Northern BC-based fracking doc ‘Fractured Land’ wins Best BC Film at VIFF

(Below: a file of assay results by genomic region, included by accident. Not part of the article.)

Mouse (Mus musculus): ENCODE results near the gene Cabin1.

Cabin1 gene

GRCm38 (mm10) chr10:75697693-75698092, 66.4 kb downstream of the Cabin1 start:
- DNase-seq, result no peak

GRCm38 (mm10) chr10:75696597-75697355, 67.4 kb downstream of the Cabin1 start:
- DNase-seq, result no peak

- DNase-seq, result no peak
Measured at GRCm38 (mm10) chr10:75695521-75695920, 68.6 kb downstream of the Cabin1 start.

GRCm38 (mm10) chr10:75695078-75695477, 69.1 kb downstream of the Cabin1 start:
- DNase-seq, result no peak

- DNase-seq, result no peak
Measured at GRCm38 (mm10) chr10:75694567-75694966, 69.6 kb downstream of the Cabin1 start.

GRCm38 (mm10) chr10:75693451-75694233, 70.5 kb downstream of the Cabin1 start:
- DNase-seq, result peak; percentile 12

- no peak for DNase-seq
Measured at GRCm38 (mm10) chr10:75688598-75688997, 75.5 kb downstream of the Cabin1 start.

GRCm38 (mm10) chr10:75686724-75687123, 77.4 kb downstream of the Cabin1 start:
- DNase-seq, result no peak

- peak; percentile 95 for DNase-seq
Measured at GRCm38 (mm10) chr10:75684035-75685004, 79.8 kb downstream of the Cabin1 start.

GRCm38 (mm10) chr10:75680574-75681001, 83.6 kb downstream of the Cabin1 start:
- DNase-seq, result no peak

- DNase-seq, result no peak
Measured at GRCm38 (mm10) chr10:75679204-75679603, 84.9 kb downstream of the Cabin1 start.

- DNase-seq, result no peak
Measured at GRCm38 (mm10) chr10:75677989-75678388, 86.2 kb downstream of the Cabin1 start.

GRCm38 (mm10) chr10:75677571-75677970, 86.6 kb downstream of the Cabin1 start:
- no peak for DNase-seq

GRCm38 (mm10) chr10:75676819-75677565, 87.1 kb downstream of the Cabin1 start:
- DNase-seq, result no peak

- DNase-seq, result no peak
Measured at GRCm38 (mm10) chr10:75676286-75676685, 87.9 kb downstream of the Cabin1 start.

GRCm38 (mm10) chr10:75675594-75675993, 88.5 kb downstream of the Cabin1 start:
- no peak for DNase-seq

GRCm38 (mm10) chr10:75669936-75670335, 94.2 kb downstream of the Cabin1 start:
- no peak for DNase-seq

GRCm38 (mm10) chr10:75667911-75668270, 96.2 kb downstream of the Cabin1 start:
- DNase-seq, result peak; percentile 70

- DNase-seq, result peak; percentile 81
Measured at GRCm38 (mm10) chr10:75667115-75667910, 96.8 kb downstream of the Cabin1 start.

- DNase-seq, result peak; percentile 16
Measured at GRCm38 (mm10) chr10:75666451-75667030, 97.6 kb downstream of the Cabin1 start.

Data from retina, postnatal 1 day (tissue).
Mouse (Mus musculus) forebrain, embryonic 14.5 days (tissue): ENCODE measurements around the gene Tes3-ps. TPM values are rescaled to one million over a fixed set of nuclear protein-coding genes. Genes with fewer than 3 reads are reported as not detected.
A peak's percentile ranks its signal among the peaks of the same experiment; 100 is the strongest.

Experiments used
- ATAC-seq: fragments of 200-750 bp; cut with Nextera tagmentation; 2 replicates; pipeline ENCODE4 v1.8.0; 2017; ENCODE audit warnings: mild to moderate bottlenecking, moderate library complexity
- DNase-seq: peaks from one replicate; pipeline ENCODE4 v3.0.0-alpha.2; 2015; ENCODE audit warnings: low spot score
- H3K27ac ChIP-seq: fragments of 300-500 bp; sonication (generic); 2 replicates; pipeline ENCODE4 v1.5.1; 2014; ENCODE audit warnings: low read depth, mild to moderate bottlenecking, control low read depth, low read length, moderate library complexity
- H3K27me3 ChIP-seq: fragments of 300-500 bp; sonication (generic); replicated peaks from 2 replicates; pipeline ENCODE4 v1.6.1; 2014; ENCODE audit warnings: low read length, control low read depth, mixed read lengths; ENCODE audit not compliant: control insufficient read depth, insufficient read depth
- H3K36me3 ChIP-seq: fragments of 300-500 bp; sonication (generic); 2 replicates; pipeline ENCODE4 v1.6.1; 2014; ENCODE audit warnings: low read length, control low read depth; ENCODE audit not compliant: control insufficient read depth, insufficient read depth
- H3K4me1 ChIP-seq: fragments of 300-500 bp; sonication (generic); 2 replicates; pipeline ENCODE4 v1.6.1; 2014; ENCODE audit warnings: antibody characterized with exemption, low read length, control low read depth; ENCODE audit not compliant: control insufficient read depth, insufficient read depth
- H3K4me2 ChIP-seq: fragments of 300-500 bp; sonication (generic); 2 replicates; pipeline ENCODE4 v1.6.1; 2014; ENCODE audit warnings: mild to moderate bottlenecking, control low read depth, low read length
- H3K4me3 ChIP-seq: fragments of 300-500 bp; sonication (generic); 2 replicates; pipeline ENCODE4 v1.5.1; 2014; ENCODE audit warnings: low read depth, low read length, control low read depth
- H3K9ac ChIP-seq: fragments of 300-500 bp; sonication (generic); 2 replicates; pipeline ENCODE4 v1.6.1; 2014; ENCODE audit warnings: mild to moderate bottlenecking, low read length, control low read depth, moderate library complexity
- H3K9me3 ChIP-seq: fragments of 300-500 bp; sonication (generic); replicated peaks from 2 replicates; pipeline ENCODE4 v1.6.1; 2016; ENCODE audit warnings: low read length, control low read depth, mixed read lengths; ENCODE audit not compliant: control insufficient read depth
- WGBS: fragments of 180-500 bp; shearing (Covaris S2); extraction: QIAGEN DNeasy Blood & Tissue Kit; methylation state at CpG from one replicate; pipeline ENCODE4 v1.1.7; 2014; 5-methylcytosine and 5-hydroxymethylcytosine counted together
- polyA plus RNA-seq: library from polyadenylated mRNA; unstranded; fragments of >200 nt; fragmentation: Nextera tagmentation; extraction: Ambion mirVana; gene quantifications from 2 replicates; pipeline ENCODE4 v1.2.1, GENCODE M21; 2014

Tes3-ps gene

first_imgA documentary about fracking in the north won Best BC Film at the Vancouver International Film Festival this past weekend.Filmmakers Fiona Rayher and Damein Gillis first premiered ‘Fractured Land’ at Toronto’s Hot Docs back in April.- Advertisement -It tells the story of Caleb Behn, a law student fighting to find the balance between respecting the environment and respecting the industries threatening the wilderness he grew up hunting in, but also providing many of his family members with work.The documentary took nearly five years to film – four of those years were spent filming Behn during law school.Altogether, he has 11 years of post-secondary schooling under his belt. Behn attended UNBC for his undergraduate years so he could be closer to home, and has earned a law degree at UVic since filming wrapped. He has plans to get a masters and doctorate in law with time.Now, Behn is the Lands & Resource Manager for the West Moberly First Nation, where his grandfather on his mother’s side – John Dokkie, Sr. – was the chief for 20 years. His other grandfather, George Behn, was the chief of the Fort Nelson First Nation for 27 years.Advertisement “In this day and age, when most media is really simplistic, dichotomist, really us vs. them, you really lose that subtlety.”A schedule for screenings of Fractured Land here in the Peace Region should be available soon, said Behn. “People think I’m an activist, and anti-industry. But if you watch the film, my mom is in the industry. My family is in the industry. My uncles are legit, legendary welders,” he said. “They’re proud of that, I would never take that away from them, and be like ‘You’re part of the machine! How dare you!’ It’s way more complicated.”Generating raving reviews, Behn thinks Fractured Land struck a chord with many people because it portrayed the complication of environmental issues that comes with fracking and other big industrial projects.“The people from the south, the people from urban centres, they don’t get it, they really don’t. This film is designed to make people kind of confront their own privilege, in the cities in the South, and say, ‘Oh. It’s not quite that simple.’”One example he brings up is the recent news story of Miley Cyrus’s opposition to BC’s wolf cull, saying multi-generation farmers are seeing firsthand how industry has helped predators ‘eradicate a critical species’ – and these issues aren’t as simple as ‘for’ or ‘against.’Advertisementlast_img

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